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Reprinted from PN/Paraplegia News September 2019

Making a plan now can help you safely evacuate during a wildfire in the future

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In many areas of the country, the summer heat is beginning to taper off, but that doesn’t mean the danger of wildfires is diminishing, too. 

Wildfires can occur anywhere, so it’s important for people, and even more so for those with disabilities, to have a plan in place in case they are forced to evacuate their home.

Former Paradise, Calif., resident Ellen Beauregard found out just how critical preparation can be when last year’s devastating Camp Fire swallowed her family’s home and all of their possessions. The swift-moving fire, which California Department of Forestry and Fire Protection officials determined in May was started by malfunctioning electrical transmission lines owned by Pacific Gas & Electric, burned more than 153,000 acres in Butte County north of Sacramento and killed at least 85 people before being contained on Nov. 25, 2018.


On the morning of Nov. 8, 2018, Beauregard, a Paralyzed Veterans of America Bay Area & Western Chapter member, woke up to take her then-8-year-old son, Rhys, to school. 

“I went outside, and I could tell there was a fire somewhere because you could tell the glow, the lighting was off,” says Beauregard, who served in the Marine Corps from 1996 to 2000 and has an autoimmune disease and several other impairments.

When she found out school had been canceled because of the fire, she turned around and started toward her home, realizing on the way back that she needed to get gas for her car. 

“I went to leave in my car to go fill it up, and I drove out our street and when I looked to the left, I could see the glow had changed to a stronger glow with a lot of brown smoke, and I could see it more clearly than I could approximately 10 minutes before,” she says.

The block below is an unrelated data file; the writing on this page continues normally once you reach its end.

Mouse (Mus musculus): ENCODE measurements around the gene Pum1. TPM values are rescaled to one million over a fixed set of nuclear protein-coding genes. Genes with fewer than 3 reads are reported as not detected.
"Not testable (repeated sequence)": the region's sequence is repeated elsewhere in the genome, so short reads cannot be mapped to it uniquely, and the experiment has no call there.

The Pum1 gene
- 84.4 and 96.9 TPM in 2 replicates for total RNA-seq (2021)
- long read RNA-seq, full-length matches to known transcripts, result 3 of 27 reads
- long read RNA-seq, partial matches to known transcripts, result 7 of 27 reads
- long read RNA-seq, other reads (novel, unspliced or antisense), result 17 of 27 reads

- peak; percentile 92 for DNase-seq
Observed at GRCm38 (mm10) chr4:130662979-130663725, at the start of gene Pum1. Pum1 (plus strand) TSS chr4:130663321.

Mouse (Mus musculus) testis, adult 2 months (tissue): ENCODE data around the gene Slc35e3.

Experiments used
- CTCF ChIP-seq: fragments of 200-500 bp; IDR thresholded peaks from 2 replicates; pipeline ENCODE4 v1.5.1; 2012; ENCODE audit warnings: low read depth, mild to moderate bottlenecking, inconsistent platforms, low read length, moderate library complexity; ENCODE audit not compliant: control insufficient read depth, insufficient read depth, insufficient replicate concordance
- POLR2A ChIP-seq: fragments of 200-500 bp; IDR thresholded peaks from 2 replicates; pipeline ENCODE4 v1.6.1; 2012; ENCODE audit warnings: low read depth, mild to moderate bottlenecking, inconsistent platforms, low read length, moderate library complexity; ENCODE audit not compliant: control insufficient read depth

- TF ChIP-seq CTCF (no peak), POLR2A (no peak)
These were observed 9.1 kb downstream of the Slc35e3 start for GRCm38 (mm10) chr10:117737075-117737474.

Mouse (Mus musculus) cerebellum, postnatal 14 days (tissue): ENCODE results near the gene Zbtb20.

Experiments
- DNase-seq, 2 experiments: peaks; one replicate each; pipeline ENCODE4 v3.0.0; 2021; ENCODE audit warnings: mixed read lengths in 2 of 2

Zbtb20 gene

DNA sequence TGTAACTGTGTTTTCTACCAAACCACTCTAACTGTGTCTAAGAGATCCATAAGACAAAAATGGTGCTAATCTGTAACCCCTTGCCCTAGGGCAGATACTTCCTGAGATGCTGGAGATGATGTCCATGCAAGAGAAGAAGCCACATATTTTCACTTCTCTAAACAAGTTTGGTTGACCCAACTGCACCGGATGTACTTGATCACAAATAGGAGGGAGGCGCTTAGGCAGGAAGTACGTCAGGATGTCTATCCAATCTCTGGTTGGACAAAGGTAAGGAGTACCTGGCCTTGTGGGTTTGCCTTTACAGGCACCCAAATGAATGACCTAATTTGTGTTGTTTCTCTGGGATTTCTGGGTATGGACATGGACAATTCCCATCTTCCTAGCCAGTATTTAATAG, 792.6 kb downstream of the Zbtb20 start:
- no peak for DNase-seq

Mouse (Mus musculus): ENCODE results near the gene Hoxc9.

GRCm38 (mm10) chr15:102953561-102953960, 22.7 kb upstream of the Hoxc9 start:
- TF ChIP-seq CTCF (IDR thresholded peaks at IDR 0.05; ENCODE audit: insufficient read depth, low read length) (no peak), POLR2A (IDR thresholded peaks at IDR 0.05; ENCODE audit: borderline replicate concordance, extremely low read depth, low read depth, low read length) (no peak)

Beauregard says she keeps a “bug-out” bag of supplies within easy reach during fire season, but while attempting to load a pet cat into her car, she lost track of the bag, along with some of her art pieces, baby pictures and USB drives with important documents that were inside it. She says there was no time to gather food, clothes, water, blankets or medical supplies. 

Because the telecommunications infrastructure had been destroyed in the fire, she never received any official alerts to evacuate, but she heard from neighbors and relatives how close the fire was and that they needed to leave.

“It was pretty chaotic, how quickly the skies changed, the smoke came in,” she says. “I knew we were going to hit major traffic trying to get out of there, so it was just a matter of planning your exit route, I guess, knowing which way the wind was blowing, trying to seek an exit that’s higher elevation as opposed to lower.”

Although they eventually made it to Chico, Calif., she says she learned to never let her gas tank fall below half full.

 

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